Community Research and Development Information Service - CORDIS

FP6

ADVANCE — Result In Brief

Project ID: 36712
Funded under: FP6-SOCIETY
Country: Austria

Helping women scientists stay in the pipeline

An EU-funded initiative promoted the participation of women in science and research through a multifaceted didactic approach. Project outcomes benefited young women researchers and provided a model for implementation at relevant organisations.
Helping women scientists stay in the pipeline
Male and female scientists differ greatly in their career paths — many woman leave their professions before reaching their initial goal. This phenomenon is referred to as the 'leaky pipeline', and can be understood best when taking into consideration the fact that the road towards a faculty position takes longer for women.

The 'Advanced training for women in scientific research' (Advance) project addressed the issue of gender equality in science and research with the aim of helping to 'plug' the leaky pipeline. Project partners believed this could be achieved by assisting female scientists to build up research and career management skills and to take advantage of tools that can help bolster their careers.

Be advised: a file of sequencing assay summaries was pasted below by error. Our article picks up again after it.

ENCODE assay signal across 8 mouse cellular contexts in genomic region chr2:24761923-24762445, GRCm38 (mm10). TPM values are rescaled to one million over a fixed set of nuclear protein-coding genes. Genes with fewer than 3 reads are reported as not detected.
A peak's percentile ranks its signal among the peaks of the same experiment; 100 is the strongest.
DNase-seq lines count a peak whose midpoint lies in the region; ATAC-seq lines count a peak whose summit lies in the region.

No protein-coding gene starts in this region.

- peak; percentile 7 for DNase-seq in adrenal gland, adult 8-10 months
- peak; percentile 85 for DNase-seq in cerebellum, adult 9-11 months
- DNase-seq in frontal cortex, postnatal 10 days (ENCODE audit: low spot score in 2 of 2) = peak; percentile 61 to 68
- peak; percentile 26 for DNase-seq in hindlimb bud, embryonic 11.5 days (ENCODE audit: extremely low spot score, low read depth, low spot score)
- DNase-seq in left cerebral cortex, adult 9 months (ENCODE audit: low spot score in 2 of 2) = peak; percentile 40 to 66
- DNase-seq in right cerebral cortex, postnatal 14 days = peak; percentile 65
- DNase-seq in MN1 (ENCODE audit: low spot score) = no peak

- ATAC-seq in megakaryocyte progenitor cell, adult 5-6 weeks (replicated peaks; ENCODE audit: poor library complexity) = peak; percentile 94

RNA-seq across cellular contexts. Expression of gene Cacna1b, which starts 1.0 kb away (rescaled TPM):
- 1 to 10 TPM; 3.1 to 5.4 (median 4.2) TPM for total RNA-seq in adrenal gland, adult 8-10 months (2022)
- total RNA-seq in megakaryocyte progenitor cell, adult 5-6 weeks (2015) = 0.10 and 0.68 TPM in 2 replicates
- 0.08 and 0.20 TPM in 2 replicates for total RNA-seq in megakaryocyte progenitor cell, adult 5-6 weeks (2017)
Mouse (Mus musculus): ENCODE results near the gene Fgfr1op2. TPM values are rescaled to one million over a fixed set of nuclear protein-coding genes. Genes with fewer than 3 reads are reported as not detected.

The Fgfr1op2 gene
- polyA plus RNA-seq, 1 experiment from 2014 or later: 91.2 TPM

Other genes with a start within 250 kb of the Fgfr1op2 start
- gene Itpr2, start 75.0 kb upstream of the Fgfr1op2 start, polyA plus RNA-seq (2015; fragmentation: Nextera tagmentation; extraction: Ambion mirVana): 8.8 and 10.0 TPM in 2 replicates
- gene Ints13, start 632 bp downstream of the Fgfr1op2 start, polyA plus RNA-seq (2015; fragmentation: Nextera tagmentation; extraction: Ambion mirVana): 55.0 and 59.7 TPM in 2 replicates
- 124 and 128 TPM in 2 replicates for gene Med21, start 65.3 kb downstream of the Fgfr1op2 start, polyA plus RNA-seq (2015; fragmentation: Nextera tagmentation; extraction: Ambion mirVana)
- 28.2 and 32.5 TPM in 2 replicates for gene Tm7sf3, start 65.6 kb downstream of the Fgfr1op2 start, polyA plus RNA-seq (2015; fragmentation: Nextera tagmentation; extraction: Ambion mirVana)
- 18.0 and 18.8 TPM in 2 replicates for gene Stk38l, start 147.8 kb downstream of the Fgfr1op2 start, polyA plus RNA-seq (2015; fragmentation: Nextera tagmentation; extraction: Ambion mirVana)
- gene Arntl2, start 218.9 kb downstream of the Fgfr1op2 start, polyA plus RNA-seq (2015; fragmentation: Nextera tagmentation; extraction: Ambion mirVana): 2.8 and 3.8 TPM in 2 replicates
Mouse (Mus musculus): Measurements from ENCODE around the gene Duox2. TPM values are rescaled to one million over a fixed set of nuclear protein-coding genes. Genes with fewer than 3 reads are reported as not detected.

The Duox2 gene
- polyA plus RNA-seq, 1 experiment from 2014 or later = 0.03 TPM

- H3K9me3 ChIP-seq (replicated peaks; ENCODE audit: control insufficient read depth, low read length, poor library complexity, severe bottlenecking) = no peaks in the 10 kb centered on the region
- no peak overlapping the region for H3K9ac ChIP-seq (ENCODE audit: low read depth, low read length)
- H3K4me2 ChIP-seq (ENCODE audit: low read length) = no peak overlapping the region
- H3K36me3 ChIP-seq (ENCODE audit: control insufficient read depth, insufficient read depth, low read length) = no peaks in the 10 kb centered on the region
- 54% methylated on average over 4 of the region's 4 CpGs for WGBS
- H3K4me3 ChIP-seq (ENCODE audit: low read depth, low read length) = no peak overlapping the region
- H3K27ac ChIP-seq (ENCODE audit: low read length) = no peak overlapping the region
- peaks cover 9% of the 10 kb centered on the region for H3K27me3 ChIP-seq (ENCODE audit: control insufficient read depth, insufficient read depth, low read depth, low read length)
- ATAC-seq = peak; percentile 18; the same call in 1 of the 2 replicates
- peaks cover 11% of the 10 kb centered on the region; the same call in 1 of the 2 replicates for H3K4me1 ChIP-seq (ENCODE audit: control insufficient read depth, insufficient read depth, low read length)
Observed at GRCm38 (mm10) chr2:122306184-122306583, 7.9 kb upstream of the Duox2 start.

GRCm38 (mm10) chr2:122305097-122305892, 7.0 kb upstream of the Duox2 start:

Six European universities that emphasised career training and activities focused on mentoring and coaching took part in the project. Another important aspect was enhancing and encouraging networking among the targeted female researchers who were in their predoctoral and postdoctoral career phases in natural sciences and technology.

A comprehensive didactic approach included lectures, group discussions, and establishing individual mentoring relationships and opportunities for individual or group coaching. Advance succeeded in providing gender-sensitive and career-relevant support and training for positive programme results and an empowering impact on participants.

The programme proved beneficial for the participating universities as well for senior researchers who were given the chance to take on mentoring roles. Project efforts increased awareness of the problems women scientists encounter as well as of the need for implementing better career support structures for various career phases.

The successes of the project extend beyond the impact on the target group: various participating universities intend to introduce related programmes to their institutions in the near future. Advance made all resources available free of charge for other interested parties, thus providing for ongoing impact and benefits beyond the immediate scope of the project.

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